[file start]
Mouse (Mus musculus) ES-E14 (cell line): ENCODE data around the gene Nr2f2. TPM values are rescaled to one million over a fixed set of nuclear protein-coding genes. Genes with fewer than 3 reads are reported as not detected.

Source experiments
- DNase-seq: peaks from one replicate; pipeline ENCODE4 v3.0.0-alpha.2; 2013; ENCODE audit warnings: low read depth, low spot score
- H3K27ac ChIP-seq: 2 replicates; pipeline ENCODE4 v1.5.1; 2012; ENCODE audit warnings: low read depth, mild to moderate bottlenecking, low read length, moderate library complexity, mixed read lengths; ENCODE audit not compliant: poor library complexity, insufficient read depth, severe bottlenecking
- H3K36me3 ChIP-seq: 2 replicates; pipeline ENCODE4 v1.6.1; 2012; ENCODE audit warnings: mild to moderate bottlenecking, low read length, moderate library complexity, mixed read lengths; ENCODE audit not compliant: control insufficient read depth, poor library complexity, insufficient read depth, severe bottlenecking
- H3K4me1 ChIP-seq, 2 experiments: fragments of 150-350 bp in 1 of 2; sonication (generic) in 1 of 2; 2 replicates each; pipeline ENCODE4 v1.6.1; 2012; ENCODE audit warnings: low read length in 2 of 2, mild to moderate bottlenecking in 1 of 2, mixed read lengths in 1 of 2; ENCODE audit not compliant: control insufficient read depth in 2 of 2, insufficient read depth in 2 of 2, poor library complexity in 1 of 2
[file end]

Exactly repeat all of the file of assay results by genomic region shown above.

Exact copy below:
Mouse (Mus musculus) ES-E14 (cell line): ENCODE data around the gene Nr2f2. TPM values are rescaled to one million over a fixed set of nuclear protein-coding genes. Genes with fewer than 3 reads are reported as not detected.

Source experiments
- DNase-seq: peaks from one replicate; pipeline ENCODE4 v3.0.0-alpha.2; 2013; ENCODE audit warnings: low read depth, low spot score
- H3K27ac ChIP-seq: 2 replicates; pipeline ENCODE4 v1.5.1; 2012; ENCODE audit warnings: low read depth, mild to moderate bottlenecking, low read length, moderate library complexity, mixed read lengths; ENCODE audit not compliant: poor library complexity, insufficient read depth, severe bottlenecking
- H3K36me3 ChIP-seq: 2 replicates; pipeline ENCODE4 v1.6.1; 2012; ENCODE audit warnings: mild to moderate bottlenecking, low read length, moderate library complexity, mixed read lengths; ENCODE audit not compliant: control insufficient read depth, poor library complexity, insufficient read depth, severe bottlenecking
- H3K4me1 ChIP-seq, 2 experiments: fragments of 150-350 bp in 1 of 2; sonication (generic) in 1 of 2; 2 replicates each; pipeline ENCODE4 v1.6.1; 2012; ENCODE audit warnings: low read length in 2 of 2, mild to moderate bottlenecking in 1 of 2, mixed read lengths in 1 of 2; ENCODE audit not compliant: control insufficient read depth in 2 of 2, insufficient read depth in 2 of 2, poor library complexity in 1 of 2